Skip to main content

Archie Roach
, 2008

by Peter Hudson

oil on canvas laid on composition board (support: 180.0 cm x 200.0 cm)

Archie Roach (b. 1956), singer/ songwriter, was born at Mooroopna – a name denoting a deep bend in the [Goulburn] river – and lived at Framlingham Mission before being removed from his parents at the age of four. After two unsuccessful foster placements he settled with a family at Lilydale. When he was eleven, spurred by a schoolmate, he asked the couple he believed to be his parents why he was black and they were white; they told him his birth parents had died in a house fire. His foster sister introduced him to the guitar and keyboards, and he began to play American country songs. At the age of fifteen, he was contacted by his natural sister, who told him their birth mother had just died. Bitterly, he took to the road, to spend the next fourteen years on the streets, fighting and drinking. He met his lifelong partner, Ruby Hunter, at a Salvation Army drop-in centre when she was sixteen. Having had children with her, and having beaten his alcohol dependency, he wrote his first song, ‘Took the Children Away’, which he performed in Melbourne on community radio and an Indigenous current affairs program in 1988. He was invited to open a Paul Kelly concert in early 1989; his performance was met with stunned silence, followed by shattering applause. Kelly produced Roach’s first album, Charcoal Lane (1990), for which Roach won two ARIAs and a human rights award. Charcoal Lane was on the US Rolling Stone’s Top 50 albums for 1992 and achieved gold sales in Australia. Six more albums followed before Into the Bloodstream, released in 2012. Both solo and with Ruby Hunter, Roach has recorded and performed with many top Australian and international acts. Ruby Hunter died at the age of fifty-five in early 2010.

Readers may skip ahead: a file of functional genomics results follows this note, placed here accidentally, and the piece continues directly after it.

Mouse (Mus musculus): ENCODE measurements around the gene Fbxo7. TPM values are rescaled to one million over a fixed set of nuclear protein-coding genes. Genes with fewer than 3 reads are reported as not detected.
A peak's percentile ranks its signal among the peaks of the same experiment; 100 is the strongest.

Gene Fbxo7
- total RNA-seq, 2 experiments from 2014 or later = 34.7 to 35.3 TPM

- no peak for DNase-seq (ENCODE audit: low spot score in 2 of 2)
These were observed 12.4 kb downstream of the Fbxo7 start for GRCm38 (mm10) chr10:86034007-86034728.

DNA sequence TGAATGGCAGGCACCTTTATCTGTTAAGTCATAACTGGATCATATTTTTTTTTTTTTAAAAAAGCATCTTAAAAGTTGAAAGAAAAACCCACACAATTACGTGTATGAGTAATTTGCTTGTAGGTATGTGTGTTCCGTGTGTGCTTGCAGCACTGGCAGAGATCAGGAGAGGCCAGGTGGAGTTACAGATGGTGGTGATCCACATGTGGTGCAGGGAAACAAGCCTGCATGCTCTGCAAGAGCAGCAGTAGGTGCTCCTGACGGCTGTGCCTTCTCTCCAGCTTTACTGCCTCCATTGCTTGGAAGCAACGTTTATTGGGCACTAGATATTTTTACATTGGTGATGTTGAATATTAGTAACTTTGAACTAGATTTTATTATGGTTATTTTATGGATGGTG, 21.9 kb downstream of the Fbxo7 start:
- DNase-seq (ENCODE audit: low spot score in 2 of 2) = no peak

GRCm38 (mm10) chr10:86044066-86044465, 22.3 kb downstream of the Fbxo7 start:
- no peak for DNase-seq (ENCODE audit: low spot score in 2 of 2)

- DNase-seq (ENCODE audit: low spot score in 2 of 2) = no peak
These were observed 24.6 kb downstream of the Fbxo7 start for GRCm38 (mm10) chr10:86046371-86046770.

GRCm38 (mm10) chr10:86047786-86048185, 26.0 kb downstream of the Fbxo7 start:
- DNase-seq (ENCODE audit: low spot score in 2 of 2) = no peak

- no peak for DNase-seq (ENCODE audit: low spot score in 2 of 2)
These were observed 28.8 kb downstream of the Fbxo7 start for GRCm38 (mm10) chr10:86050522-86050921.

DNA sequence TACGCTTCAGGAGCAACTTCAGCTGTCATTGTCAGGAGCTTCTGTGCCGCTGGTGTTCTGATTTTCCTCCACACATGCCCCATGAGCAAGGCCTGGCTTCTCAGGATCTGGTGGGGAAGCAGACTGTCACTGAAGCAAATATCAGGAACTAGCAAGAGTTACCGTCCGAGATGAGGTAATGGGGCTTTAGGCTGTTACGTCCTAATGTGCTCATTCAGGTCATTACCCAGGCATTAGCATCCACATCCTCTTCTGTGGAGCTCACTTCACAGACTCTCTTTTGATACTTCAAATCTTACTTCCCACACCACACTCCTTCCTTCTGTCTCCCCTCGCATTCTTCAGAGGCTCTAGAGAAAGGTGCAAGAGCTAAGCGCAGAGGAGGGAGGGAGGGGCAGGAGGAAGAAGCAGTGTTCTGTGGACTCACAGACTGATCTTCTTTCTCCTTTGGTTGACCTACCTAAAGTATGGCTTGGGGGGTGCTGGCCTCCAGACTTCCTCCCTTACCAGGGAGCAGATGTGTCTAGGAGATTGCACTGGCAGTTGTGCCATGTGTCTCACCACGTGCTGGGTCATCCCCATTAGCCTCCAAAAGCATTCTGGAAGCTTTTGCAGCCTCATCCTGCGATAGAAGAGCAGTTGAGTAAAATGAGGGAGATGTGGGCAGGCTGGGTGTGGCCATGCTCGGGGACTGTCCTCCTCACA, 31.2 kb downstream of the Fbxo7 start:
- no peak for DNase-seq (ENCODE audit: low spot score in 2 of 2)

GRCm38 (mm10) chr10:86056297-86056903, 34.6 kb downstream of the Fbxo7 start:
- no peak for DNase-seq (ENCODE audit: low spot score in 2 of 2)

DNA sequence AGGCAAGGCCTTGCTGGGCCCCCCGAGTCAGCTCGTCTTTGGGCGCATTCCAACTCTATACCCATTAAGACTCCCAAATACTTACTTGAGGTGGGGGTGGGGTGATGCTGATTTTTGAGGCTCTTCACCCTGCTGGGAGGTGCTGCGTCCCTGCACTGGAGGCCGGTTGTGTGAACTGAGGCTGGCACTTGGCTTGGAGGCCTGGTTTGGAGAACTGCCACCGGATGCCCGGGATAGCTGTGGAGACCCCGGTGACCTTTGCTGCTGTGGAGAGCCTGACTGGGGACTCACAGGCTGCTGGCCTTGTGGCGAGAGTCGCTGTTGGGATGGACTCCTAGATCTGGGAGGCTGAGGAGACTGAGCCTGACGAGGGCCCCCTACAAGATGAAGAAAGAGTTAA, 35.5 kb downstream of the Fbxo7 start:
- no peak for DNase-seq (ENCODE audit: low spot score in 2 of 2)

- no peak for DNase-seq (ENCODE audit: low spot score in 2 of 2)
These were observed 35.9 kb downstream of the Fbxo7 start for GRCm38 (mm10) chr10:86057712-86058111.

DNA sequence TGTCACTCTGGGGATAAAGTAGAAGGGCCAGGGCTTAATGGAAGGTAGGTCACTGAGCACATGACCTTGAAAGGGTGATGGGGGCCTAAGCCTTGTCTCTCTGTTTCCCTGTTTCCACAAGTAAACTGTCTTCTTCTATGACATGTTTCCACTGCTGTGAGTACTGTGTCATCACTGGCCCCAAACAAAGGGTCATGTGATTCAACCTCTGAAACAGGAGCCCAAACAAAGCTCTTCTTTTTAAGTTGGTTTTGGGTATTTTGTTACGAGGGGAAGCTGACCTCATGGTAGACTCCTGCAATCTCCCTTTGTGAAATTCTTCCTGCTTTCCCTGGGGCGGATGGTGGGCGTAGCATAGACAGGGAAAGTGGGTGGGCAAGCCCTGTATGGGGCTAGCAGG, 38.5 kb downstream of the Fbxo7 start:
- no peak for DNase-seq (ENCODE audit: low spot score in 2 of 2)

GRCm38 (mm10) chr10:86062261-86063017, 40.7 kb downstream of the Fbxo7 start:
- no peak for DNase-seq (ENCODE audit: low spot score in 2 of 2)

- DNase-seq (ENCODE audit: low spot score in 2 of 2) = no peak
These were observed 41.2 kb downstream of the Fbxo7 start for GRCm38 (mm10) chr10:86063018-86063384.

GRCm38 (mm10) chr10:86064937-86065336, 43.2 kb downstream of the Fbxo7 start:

Peter Hudson grew up in northern and outback Queensland and studied art at the Queensland College of Art in Brisbane in the 1970s. Returning to North Queensland, he worked as a jewellery designer and musician before moving to Maleny in the Sunshine Coast hinterland. In 1998 he made the first of many trips to the Aboriginal communities of Daguragu and Kalkarinji in Gurindji country in the Northern Territory. The Gurindji people, their land and the story of the Wave Hill walk-off became a major influence on his work, and led him to portraiture. He illustrated the children’s book of Paul Kelly’s and Kev Carmody’s song ‘From Little Things, Big Things Grow’ (2008), making portraits of Kelly and Carmody as well. Since then he has illustrated the books of Shane Howard’s song ‘Solid Rock’ and Neil Murray’s ‘My Island Home’, again making portraits in the process. The National Portrait Gallery has Hudson’s portraits of Neil Murray and Chad Morgan.

Collection: National Portrait Gallery
Gift of the artist 2010
Donated through the Australian Government's Cultural Gifts Program
Accession number: 2010.141